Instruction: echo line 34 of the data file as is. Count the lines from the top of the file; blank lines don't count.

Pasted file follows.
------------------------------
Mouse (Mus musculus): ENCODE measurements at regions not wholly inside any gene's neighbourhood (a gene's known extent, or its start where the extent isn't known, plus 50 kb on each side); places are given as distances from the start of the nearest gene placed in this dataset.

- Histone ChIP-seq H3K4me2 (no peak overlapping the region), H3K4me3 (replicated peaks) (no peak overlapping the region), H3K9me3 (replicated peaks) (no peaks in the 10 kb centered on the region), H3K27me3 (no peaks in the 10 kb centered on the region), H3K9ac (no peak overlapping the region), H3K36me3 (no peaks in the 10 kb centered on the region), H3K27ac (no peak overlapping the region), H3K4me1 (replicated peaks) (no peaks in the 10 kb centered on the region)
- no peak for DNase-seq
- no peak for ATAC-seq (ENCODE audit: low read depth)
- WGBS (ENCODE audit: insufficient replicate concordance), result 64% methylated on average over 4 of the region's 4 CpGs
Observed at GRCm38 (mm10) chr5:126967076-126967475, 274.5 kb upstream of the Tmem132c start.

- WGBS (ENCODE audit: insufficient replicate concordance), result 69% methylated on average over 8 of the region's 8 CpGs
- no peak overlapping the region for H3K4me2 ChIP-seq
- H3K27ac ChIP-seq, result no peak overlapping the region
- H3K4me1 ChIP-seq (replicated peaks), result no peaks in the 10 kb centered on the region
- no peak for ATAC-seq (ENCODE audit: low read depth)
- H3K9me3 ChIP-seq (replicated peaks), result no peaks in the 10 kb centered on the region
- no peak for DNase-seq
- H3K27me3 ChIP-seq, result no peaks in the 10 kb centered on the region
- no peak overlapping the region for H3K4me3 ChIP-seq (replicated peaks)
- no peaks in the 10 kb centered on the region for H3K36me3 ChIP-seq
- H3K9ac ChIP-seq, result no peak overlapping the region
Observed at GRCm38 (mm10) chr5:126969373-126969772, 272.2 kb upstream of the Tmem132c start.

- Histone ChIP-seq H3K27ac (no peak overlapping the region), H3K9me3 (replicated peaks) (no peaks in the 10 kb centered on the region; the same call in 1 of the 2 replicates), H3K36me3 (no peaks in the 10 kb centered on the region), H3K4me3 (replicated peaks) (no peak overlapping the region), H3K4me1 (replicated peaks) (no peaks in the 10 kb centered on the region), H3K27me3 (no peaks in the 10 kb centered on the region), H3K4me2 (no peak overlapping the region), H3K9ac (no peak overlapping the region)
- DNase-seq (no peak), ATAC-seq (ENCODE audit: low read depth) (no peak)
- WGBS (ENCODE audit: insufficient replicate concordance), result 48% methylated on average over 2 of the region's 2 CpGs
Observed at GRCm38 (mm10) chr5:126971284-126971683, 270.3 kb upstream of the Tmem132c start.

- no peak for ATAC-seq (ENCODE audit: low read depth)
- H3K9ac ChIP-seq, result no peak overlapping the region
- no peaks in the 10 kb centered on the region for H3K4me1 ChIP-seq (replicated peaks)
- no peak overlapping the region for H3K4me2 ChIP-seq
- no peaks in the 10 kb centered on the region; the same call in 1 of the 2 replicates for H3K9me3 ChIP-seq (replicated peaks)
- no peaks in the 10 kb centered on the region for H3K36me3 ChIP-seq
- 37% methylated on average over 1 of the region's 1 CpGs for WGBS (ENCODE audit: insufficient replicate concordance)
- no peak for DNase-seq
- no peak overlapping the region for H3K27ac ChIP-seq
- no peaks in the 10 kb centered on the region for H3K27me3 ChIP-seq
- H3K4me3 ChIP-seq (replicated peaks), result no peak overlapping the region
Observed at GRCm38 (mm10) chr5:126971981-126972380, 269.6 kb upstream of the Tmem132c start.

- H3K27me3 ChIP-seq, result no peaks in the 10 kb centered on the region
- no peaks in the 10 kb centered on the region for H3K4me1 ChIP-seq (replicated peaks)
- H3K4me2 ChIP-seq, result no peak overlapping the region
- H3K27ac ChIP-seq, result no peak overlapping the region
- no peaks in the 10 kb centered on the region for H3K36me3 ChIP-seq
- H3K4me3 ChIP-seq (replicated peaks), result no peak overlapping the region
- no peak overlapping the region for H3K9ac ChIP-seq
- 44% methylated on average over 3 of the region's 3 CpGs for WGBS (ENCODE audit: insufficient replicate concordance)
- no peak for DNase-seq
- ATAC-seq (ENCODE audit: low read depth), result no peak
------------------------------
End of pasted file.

Observed at GRCm38 (mm10) chr5:126971981-126972380, 269.6 kb upstream of the Tmem132c start.